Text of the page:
Last week, we’d argued against borrowing or using leverage of any kind to bolster returns. That works well enough for big banks and hedge funds who can cheat and game the system but it’s a non-starter for regular folk who have to deal with both ups and downs in the market.
So what can you do?
How about living a debt-free life!
I don’t mean here now and today as that would be impossible. Mr Beerver is still in his first year of college and he’s had to pick up some debt for his studies. That’s life and it’s necessary. As mentioned in a previous post, education is the key to upward mobility in the US, although that benefit may come with a rather hefty one-generation delay!
So then, striving for a cross-generational debt-free-life may be a thing? Why not? Why not assure your children’s future and freedom from debt with your hard work and good teachings to help insure that they don’t simply become silver-spoon fed runts!?
From shirt sleeves to shirt sleeves in three generations is a common enough expression for what happens to much of the wealth in the world. One generation labours intensively. The next generation gets badly drunk on the profits and the third generation weeps at the loss of wealth and bemoans that they have to work doubly hard to make a good life for themselves.
Mr Beerver would like to be the creator of trans-generational wealth not only for himself but also for future generations of Beervers.
The first step on that road though, is the eradication of debt in the family budget! No more owing beer to strangers!
Not possible? Maybe not now, but it should well be possible to be debt-free by the time one becomes 40 or 50 with enough hard work and a bit of restraint.
Restraint in housing?
American homes in 1973 were typically 1525 square feet big. Now, they’ve ballooned up right along with debts up to 2169 square feet. As a counter-point, the Japanese houses are typically half of that size and they seem to be doing well enough.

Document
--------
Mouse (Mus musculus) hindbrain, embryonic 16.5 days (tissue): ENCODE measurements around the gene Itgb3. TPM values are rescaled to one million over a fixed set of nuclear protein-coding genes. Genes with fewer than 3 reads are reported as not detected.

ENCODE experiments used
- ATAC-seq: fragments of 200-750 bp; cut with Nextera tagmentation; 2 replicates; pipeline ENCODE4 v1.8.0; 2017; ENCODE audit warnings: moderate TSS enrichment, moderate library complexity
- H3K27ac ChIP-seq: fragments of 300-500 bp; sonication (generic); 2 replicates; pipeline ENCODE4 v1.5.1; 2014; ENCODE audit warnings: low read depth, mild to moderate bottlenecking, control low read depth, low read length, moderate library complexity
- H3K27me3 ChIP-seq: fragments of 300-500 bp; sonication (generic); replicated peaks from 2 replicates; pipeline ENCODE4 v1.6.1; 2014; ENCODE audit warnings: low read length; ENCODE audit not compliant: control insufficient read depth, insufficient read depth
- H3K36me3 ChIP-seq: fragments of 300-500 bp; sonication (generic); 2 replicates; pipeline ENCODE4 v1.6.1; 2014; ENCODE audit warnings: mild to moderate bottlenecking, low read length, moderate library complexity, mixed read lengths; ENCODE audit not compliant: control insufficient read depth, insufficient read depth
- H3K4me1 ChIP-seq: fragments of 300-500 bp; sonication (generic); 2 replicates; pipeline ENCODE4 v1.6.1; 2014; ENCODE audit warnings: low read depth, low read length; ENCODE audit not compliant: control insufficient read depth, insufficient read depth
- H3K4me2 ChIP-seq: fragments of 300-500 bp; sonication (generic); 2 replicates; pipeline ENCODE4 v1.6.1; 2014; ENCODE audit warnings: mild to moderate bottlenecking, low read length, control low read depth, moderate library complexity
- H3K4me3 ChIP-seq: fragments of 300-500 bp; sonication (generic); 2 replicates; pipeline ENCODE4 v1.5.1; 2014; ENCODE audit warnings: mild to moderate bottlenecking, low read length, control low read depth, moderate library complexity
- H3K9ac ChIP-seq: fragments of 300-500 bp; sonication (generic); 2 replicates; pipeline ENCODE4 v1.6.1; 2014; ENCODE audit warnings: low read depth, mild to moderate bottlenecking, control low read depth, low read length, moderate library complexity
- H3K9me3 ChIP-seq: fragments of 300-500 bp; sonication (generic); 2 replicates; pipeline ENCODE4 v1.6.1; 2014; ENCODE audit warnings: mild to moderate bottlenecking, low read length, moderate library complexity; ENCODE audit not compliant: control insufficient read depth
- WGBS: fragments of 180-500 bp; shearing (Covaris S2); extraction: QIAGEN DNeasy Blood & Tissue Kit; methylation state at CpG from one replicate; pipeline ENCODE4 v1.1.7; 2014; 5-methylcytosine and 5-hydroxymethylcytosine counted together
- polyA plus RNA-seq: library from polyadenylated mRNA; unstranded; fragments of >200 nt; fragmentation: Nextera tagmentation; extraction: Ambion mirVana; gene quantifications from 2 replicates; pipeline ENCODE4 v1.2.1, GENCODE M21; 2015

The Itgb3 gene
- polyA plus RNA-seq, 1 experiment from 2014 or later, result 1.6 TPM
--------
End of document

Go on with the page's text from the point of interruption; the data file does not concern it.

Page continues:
Warren Buffet, one of the richest guys in the world still lives in a country house he bought a half-century ago at a reasonable price. He doesn’t need a McMansion and neither does anyone else.
Oh but wait… it doesn’t work like that, does it? Getting a large house isn’t just to meet the need for shelter, it’s to feel good. It’s to say: I’ve made it! I’m living the middle-class dream! I have a house now… and it’s BIG!
Fair enough. That’s one way to look at life and to justify a large expense (and the accompanying debt-load). As long as you keep your job and can afford the payments and costs associated with a large house, there’s nothing more to be said.
My problem is that I fear many people don’t see that they even HAVE a choice. Looking around my hometown, it looks like finding smaller homes in itself is becoming a genuine challenge. They just don’t build them small anymore!
And yet, despite the challenge of finding a good-quality smaller home in a good neighbourhood, it may be worth it. Smaller mortgage. Reduced taxes. Less furniture. Simplified maintenance.
With a smaller house in a strategic location and a good job, I think it should be very possible to be mortgage-free by the time one becomes 50. THAT’s freedom!